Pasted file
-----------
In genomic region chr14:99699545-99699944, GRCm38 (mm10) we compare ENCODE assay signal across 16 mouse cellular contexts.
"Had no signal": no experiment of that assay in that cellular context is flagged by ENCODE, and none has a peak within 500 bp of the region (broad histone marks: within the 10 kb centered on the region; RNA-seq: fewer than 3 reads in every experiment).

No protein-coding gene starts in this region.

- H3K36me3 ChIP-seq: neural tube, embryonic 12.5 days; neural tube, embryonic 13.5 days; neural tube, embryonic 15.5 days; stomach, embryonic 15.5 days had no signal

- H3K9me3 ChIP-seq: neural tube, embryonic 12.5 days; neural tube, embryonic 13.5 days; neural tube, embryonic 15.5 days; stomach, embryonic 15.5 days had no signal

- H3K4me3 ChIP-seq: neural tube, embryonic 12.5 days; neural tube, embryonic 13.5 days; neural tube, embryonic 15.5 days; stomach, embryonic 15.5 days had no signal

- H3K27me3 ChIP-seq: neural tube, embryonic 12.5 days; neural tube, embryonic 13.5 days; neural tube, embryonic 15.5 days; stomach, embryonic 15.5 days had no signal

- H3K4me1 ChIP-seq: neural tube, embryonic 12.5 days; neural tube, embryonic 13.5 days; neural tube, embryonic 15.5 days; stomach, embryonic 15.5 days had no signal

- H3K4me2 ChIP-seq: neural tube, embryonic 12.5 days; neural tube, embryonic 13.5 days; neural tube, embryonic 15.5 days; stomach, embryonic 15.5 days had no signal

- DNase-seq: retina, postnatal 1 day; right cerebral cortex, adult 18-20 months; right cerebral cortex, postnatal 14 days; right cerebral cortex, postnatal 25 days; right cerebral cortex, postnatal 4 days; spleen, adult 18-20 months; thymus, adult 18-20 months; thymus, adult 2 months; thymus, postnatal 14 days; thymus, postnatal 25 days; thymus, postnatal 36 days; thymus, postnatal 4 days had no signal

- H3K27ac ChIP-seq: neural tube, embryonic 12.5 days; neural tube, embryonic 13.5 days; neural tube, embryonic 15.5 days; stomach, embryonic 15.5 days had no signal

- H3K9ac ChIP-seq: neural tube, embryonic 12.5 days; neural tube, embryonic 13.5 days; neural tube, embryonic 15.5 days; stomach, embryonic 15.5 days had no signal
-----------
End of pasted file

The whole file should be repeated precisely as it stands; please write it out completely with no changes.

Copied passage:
In genomic region chr14:99699545-99699944, GRCm38 (mm10) we compare ENCODE assay signal across 16 mouse cellular contexts.
"Had no signal": no experiment of that assay in that cellular context is flagged by ENCODE, and none has a peak within 500 bp of the region (broad histone marks: within the 10 kb centered on the region; RNA-seq: fewer than 3 reads in every experiment).

No protein-coding gene starts in this region.

- H3K36me3 ChIP-seq: neural tube, embryonic 12.5 days; neural tube, embryonic 13.5 days; neural tube, embryonic 15.5 days; stomach, embryonic 15.5 days had no signal

- H3K9me3 ChIP-seq: neural tube, embryonic 12.5 days; neural tube, embryonic 13.5 days; neural tube, embryonic 15.5 days; stomach, embryonic 15.5 days had no signal

- H3K4me3 ChIP-seq: neural tube, embryonic 12.5 days; neural tube, embryonic 13.5 days; neural tube, embryonic 15.5 days; stomach, embryonic 15.5 days had no signal

- H3K27me3 ChIP-seq: neural tube, embryonic 12.5 days; neural tube, embryonic 13.5 days; neural tube, embryonic 15.5 days; stomach, embryonic 15.5 days had no signal

- H3K4me1 ChIP-seq: neural tube, embryonic 12.5 days; neural tube, embryonic 13.5 days; neural tube, embryonic 15.5 days; stomach, embryonic 15.5 days had no signal

- H3K4me2 ChIP-seq: neural tube, embryonic 12.5 days; neural tube, embryonic 13.5 days; neural tube, embryonic 15.5 days; stomach, embryonic 15.5 days had no signal

- DNase-seq: retina, postnatal 1 day; right cerebral cortex, adult 18-20 months; right cerebral cortex, postnatal 14 days; right cerebral cortex, postnatal 25 days; right cerebral cortex, postnatal 4 days; spleen, adult 18-20 months; thymus, adult 18-20 months; thymus, adult 2 months; thymus, postnatal 14 days; thymus, postnatal 25 days; thymus, postnatal 36 days; thymus, postnatal 4 days had no signal

- H3K27ac ChIP-seq: neural tube, embryonic 12.5 days; neural tube, embryonic 13.5 days; neural tube, embryonic 15.5 days; stomach, embryonic 15.5 days had no signal

- H3K9ac ChIP-seq: neural tube, embryonic 12.5 days; neural tube, embryonic 13.5 days; neural tube, embryonic 15.5 days; stomach, embryonic 15.5 days had no signal